Secondary literature: Taner Akçam, The Young Turks' Crime Against Humanity: The Armenian Genocide and Ethnic Cleansing in the Ottoman Empire (Princeton, NJ: Princeton UP, 2012), pp. 31-47. Chap. 1: "Ottoman sources and the question of their being purged    

              Reading questions: What are some major differences between the report by the American Committee and the sources Akçam discusses? Consider the kind of testimony they provide (or presents: in the case of Akçam's chapter, I mean the testimony of the Ottoman sources, which are not available in English). Whose perspective is recorded and what is the source of information?  What kind of authority is claimed? What kind of redaction/ editing/ purging has been done? To what end? What is the explanation that the source provides for the events it depicts (who is responsible/ at fault)? Do you find it a valuable source of information?    


              Mon. 9/25 - Paper #1, WWI, Sykes-Picot, Arab Revolt

              Paper assignment: write approx. 800 words on the Sykes-Picot agreement of 1916. You can choose one of the topics/ angles/ questions in the document Reading primary sources. The background readings will give you useful context, and the secondary literature raises further questions, but for the paper you should just focus on the Agreement itself and whatever you find most noteworthy about it.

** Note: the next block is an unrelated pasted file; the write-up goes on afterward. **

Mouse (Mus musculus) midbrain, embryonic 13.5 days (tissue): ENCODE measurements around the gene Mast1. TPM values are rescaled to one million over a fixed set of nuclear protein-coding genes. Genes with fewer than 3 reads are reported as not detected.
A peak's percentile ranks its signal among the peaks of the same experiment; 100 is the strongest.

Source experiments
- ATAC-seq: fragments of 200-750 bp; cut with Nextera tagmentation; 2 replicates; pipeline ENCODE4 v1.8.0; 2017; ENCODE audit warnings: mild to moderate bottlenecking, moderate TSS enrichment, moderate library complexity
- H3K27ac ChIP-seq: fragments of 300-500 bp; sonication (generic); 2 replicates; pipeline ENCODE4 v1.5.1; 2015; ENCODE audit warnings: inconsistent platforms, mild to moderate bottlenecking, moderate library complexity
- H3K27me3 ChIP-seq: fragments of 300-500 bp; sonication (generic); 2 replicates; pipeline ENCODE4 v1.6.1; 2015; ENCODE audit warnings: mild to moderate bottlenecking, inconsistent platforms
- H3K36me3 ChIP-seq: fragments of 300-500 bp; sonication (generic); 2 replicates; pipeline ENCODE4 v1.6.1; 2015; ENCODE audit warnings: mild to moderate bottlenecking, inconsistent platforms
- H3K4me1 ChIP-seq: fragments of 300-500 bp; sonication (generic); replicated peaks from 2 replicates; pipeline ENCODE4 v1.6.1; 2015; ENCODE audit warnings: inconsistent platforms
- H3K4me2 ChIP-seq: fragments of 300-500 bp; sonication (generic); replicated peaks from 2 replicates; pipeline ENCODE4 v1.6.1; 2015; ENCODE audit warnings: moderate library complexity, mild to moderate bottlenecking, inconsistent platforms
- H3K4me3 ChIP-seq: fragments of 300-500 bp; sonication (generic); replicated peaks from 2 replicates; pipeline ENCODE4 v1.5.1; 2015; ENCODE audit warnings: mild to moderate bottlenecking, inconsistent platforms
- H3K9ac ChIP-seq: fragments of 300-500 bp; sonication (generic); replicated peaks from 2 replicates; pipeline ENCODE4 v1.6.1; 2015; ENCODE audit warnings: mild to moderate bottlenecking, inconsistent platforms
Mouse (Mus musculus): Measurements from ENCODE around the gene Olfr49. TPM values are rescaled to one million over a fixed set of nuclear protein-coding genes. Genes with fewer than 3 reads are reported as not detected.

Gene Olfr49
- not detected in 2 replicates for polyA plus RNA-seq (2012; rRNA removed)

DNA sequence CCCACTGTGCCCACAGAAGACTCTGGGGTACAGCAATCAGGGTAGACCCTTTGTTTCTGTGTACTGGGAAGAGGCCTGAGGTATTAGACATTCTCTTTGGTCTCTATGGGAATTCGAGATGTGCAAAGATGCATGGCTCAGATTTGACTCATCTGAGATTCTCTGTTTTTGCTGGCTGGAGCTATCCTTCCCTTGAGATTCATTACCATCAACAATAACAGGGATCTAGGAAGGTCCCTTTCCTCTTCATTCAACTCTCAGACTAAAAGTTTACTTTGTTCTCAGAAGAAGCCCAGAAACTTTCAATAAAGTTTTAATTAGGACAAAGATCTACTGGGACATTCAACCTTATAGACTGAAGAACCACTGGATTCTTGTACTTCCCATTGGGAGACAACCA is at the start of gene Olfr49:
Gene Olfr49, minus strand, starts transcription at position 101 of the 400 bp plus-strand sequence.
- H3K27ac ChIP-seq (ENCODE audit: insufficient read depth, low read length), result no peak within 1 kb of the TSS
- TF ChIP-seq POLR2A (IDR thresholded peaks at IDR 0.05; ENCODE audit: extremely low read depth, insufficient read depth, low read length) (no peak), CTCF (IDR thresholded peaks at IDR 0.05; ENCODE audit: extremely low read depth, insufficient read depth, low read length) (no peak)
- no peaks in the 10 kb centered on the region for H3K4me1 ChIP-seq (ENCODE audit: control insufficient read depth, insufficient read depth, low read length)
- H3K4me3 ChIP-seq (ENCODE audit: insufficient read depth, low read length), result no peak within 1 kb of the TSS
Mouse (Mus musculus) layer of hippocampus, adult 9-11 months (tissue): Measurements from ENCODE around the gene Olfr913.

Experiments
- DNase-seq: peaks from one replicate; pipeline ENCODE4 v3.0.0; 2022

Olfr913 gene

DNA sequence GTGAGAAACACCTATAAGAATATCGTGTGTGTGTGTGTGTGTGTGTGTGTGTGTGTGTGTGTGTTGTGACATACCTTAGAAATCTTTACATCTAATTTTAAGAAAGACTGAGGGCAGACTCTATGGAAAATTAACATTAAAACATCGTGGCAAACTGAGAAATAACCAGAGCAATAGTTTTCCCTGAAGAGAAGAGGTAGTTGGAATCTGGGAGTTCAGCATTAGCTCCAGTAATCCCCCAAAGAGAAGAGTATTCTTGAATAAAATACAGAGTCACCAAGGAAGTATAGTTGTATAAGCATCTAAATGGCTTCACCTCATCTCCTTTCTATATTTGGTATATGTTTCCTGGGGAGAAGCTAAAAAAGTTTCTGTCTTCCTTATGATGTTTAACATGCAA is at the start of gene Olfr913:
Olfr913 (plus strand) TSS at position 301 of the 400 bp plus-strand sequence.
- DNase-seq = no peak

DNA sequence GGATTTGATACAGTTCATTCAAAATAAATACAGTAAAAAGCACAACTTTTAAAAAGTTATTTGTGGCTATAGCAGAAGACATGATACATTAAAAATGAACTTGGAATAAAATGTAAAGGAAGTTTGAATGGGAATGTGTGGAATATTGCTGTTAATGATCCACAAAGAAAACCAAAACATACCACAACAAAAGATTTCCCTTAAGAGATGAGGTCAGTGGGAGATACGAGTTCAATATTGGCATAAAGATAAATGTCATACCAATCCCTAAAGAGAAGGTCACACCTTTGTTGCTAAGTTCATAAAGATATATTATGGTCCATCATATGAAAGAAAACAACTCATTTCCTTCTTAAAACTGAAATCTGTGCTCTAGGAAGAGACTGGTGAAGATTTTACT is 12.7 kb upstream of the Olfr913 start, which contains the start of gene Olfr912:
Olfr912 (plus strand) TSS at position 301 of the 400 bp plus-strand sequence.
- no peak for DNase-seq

Reading:

              Background: James Gelvin, The Modern Middle East: A history, 3rd. ed. (NY, NY and Oxford, UK: Oxford UP, 2011 [2005]), pp. 180-183, "World War I and the Middle East State System.”

              More background: Eugene Rogan, The Arabs, chap. 6 "Divide and rule

              Primary source: Sykes-Picot Agreement, 1916

              Secondary literature: Sara Pursley, " 'Lines drawn on an empty map': Iraq's borders and the legend of the artificial state,” Jadaliyya.com, June 2-3, 2015: Part 1 and Part 2


              See also:

              The King-Crane Commission Report, Aug. 28, 1919 

              James Zogby, "Opinions matter: a lesson from history,” HuffPost, 7/11/2008 

              NYT article, Dec. 3, 1922, "Crane and King's long-hid report on the Near East

              This is a neat tool to look around on:

              https://timesmachine.nytimes.com/timesmachine/1922/12/03/109339098.html?pageNumber=33

              King-Crane Commision Digital Collection at Oberlin College Archives